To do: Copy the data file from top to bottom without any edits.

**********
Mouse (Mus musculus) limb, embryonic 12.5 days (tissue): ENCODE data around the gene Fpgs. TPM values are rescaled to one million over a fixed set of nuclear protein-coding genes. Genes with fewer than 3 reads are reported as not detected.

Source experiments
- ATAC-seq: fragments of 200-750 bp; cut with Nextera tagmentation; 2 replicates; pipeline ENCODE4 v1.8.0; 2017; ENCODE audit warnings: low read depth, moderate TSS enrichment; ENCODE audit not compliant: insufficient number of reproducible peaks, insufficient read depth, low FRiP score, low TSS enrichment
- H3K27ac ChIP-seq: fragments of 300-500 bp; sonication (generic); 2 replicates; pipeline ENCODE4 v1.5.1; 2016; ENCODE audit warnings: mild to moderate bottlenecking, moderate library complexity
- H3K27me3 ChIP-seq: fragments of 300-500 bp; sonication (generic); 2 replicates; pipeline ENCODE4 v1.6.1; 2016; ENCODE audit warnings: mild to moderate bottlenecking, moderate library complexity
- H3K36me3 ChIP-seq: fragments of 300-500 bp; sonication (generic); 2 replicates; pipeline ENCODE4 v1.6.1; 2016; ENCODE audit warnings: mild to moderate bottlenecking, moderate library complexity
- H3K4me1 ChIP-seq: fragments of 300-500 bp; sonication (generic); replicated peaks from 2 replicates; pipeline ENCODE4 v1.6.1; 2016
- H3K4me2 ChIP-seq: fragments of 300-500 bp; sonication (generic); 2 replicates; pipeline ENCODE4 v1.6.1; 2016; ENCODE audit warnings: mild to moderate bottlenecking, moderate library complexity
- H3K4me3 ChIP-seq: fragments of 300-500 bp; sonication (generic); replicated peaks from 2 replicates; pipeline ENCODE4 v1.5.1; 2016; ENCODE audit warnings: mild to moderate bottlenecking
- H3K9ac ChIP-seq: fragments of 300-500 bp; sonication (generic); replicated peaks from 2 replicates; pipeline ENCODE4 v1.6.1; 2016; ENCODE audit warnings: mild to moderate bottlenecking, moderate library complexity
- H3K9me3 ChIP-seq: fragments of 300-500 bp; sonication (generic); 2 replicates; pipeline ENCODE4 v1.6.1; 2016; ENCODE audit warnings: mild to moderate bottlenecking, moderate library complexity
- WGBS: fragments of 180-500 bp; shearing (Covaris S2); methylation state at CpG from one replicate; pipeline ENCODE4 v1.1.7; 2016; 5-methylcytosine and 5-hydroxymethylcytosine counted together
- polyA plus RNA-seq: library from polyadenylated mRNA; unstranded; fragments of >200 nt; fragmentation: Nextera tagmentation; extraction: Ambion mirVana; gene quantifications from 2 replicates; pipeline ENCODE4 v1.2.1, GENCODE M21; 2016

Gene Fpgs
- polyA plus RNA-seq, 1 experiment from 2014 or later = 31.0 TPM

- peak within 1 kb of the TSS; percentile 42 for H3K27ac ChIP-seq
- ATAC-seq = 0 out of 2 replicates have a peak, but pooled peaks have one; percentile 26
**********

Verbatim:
Mouse (Mus musculus) limb, embryonic 12.5 days (tissue): ENCODE data around the gene Fpgs. TPM values are rescaled to one million over a fixed set of nuclear protein-coding genes. Genes with fewer than 3 reads are reported as not detected.

Source experiments
- ATAC-seq: fragments of 200-750 bp; cut with Nextera tagmentation; 2 replicates; pipeline ENCODE4 v1.8.0; 2017; ENCODE audit warnings: low read depth, moderate TSS enrichment; ENCODE audit not compliant: insufficient number of reproducible peaks, insufficient read depth, low FRiP score, low TSS enrichment
- H3K27ac ChIP-seq: fragments of 300-500 bp; sonication (generic); 2 replicates; pipeline ENCODE4 v1.5.1; 2016; ENCODE audit warnings: mild to moderate bottlenecking, moderate library complexity
- H3K27me3 ChIP-seq: fragments of 300-500 bp; sonication (generic); 2 replicates; pipeline ENCODE4 v1.6.1; 2016; ENCODE audit warnings: mild to moderate bottlenecking, moderate library complexity
- H3K36me3 ChIP-seq: fragments of 300-500 bp; sonication (generic); 2 replicates; pipeline ENCODE4 v1.6.1; 2016; ENCODE audit warnings: mild to moderate bottlenecking, moderate library complexity
- H3K4me1 ChIP-seq: fragments of 300-500 bp; sonication (generic); replicated peaks from 2 replicates; pipeline ENCODE4 v1.6.1; 2016
- H3K4me2 ChIP-seq: fragments of 300-500 bp; sonication (generic); 2 replicates; pipeline ENCODE4 v1.6.1; 2016; ENCODE audit warnings: mild to moderate bottlenecking, moderate library complexity
- H3K4me3 ChIP-seq: fragments of 300-500 bp; sonication (generic); replicated peaks from 2 replicates; pipeline ENCODE4 v1.5.1; 2016; ENCODE audit warnings: mild to moderate bottlenecking
- H3K9ac ChIP-seq: fragments of 300-500 bp; sonication (generic); replicated peaks from 2 replicates; pipeline ENCODE4 v1.6.1; 2016; ENCODE audit warnings: mild to moderate bottlenecking, moderate library complexity
- H3K9me3 ChIP-seq: fragments of 300-500 bp; sonication (generic); 2 replicates; pipeline ENCODE4 v1.6.1; 2016; ENCODE audit warnings: mild to moderate bottlenecking, moderate library complexity
- WGBS: fragments of 180-500 bp; shearing (Covaris S2); methylation state at CpG from one replicate; pipeline ENCODE4 v1.1.7; 2016; 5-methylcytosine and 5-hydroxymethylcytosine counted together
- polyA plus RNA-seq: library from polyadenylated mRNA; unstranded; fragments of >200 nt; fragmentation: Nextera tagmentation; extraction: Ambion mirVana; gene quantifications from 2 replicates; pipeline ENCODE4 v1.2.1, GENCODE M21; 2016

Gene Fpgs
- polyA plus RNA-seq, 1 experiment from 2014 or later = 31.0 TPM

- peak within 1 kb of the TSS; percentile 42 for H3K27ac ChIP-seq
- ATAC-seq = 0 out of 2 replicates have a peak, but pooled peaks have one; percentile 26